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Chapter XVII

ELAINE woke to a musical jangling of bells, mellowed by distance, and lay still and wide-eyed with apprehension at the strangeness of her surroundings. It was quite dark. Beyond the wide inverted V of the tent opening, the stars twinkled with a clear, hard brilliance above the low, red flicker of the fire. Then remembrance came to her. … The smash … then an indelible picture of a man sitting staring motionless into a fire whose fitful flames lit a shadowy background of traceried branches.

How long had she slept? She stared into the dim vault of the tent above her in a sudden access of panic, then stilled it as the horses closed on the camp in a trampling, jangling mob of huge, shadowy forms circling the outer radius of the firelight with suspicious snorts before trooping on. And close behind them came a shadowy horseman cautiously urging a spirited horse between the fire and the tent to peer at her as she lay feigning sleep before he moved the horse on—almost on tiptoe, it seemed—in the wake of the others.

She sat up, stiff and aching in every bone, and throwing back the blanket, frowned down at her creased and crumpled frock. The effect was even worse when she rose to her feet. She found her shoes set on top of

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a neat pile of clothing in front of a hurricane-lamp, its low turned flame shielded by a box. She examined them with hesitant curiosity—a new, white silk shirt and a pair of white moleskin trousers with a soft satiny surface and the shop-ticket still attached. Were they intended for her? She measured the trousers against her—a shade long in the leg perhaps—then she listened intently. A single horse-bell tinkled and with it a sound of splashing water from the distant water-hole. Without further hesitation she slipped out of the white frock and let it flutter to the ground.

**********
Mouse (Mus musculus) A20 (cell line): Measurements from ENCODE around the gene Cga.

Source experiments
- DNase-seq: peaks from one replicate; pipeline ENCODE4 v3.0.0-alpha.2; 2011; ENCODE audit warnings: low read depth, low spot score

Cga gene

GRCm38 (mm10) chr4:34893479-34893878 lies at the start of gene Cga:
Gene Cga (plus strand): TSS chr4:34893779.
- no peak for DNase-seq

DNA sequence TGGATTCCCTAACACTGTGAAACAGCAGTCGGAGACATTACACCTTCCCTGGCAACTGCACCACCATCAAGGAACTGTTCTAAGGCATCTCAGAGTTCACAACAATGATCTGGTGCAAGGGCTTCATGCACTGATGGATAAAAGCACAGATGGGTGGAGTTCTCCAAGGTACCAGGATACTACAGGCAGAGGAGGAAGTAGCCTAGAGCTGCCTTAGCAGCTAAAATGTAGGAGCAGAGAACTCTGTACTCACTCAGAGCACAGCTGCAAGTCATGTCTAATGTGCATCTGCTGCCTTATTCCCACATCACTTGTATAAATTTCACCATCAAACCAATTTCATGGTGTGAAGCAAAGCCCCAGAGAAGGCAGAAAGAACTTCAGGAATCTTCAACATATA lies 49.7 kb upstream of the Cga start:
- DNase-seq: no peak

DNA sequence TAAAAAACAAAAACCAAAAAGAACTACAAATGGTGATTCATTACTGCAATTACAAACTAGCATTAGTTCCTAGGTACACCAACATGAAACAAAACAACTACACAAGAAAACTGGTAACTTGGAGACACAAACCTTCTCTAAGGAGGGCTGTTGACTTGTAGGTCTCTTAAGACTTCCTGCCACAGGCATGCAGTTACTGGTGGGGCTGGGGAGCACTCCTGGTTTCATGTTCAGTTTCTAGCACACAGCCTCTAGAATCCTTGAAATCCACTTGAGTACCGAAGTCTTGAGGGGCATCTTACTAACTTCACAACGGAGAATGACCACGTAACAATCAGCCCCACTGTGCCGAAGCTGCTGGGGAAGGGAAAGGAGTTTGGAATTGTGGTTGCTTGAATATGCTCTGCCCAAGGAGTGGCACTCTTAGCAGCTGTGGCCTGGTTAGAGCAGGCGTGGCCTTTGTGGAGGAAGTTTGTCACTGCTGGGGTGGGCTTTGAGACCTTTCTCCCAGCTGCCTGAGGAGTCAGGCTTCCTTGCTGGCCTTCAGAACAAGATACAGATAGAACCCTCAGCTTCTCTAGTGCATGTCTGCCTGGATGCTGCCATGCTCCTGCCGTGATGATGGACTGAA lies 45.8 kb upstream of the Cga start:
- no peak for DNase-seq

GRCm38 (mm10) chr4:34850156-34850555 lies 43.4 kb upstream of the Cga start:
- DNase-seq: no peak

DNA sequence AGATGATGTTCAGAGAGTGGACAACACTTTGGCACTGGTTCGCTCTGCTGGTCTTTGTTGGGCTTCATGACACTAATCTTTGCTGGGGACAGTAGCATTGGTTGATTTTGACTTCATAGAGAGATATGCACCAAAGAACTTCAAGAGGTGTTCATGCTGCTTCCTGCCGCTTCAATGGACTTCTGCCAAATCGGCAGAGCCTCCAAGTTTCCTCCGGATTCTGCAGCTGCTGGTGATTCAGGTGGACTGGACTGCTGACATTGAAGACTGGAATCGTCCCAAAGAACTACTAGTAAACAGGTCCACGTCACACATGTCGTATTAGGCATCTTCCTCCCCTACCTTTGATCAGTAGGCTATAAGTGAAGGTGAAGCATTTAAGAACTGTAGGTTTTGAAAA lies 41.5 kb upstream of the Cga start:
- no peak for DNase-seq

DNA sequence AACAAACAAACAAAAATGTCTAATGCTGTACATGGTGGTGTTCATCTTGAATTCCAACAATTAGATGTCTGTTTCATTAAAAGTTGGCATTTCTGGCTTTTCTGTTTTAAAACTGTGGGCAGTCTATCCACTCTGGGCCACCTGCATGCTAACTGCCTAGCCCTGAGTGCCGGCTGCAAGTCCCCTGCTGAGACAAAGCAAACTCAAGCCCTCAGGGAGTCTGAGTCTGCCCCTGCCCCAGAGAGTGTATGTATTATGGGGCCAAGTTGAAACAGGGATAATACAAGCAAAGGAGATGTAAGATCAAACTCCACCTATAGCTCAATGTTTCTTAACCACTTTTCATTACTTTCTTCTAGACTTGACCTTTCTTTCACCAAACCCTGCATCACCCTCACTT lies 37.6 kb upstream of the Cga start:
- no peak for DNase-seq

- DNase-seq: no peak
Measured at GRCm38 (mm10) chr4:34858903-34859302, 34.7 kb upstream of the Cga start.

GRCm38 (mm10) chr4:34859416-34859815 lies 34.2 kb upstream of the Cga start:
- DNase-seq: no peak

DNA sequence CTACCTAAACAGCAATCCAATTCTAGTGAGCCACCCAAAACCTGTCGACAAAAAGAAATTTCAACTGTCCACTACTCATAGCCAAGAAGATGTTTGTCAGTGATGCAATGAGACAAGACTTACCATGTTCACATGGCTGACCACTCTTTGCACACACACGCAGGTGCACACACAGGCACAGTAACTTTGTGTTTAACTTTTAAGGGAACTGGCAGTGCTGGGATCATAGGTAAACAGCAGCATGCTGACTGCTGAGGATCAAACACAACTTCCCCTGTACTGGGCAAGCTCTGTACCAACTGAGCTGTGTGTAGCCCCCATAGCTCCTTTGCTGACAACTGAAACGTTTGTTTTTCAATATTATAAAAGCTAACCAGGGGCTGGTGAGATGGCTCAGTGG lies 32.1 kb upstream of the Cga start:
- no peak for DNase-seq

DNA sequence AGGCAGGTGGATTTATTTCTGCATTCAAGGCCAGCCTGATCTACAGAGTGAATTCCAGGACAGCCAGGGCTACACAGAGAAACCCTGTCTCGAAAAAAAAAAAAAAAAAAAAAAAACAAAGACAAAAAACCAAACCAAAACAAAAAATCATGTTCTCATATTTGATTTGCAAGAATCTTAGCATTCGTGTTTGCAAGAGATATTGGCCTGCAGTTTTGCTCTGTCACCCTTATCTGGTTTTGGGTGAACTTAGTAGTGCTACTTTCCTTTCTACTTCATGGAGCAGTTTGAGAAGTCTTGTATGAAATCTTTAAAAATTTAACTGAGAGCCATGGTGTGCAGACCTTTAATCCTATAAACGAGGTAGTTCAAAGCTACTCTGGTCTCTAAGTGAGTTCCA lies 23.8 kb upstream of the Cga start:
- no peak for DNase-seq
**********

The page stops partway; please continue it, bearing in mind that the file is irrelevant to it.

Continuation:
When the horses were rounded up again beyond the fire, she was sitting quietly and unobtrusively on the blankets, brushing her hair as best she could with the short-bristled, military hairbrush, and reflecting appreciatively on the thoughtfulness of her host.

The horse and rider appeared so quietly from the shadows that her quick start almost betrayed her presence, but the man never even glanced her way. He slipped noiselessly to the ground, the horse standing where he dropped the reins, then he reappeared beyond the fire holding up another bridle. At his low whistle, a horse detached itself from the others, came to him with long raking strides and allowed the bridle to slip over its shapely ears. Then it nuzzled at the man, took something from his hand and chewed contentedly. Other horses lounged up, pressing round the man with soft, questing, intimate noises. He looped the reins of the two bridled mounts to a bough, and walked out of the circle of light with half a dozen horses at his heels.

The girl wrinkled her brows thoughtfully with a feeling of impending adjustment to some of her ideas. This

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was something totally new to her in the handling of horses.

When the man returned, the first thing he noticed was a slim, boyish figure in white shirt and moleskins standing at the fire. She greeted him with a friendly smile. “Hallo, Lancelot! Any idea of the time?”

“It will be daylight in half an hour or so—but how do you feel?” His tone was anxious and he scrutinized her with keen, serious eyes.

“Quite all right, thanks! But do you mean that I've slept practically all night?”

“Most of it, anyhow. Do the clothes fit?”

“Fairly well—but a belt would be useful. Are they yours?”

He shook his head. “They belong to young Percy—the horsetailer. Good job he didn't take the parcel with him. I'll boil the billy, then if you feel up to it we'll make for town. Have you done much riding?”

She smiled demurely at his worried tone. “Just a bit. I'll try not to fall off.”

He shifted uneasily on his feet. “I've given you the quietest horse I've got, but he's fairly lively—no vice about him—but he's a stock-horse and not exactly a ladies' hack.”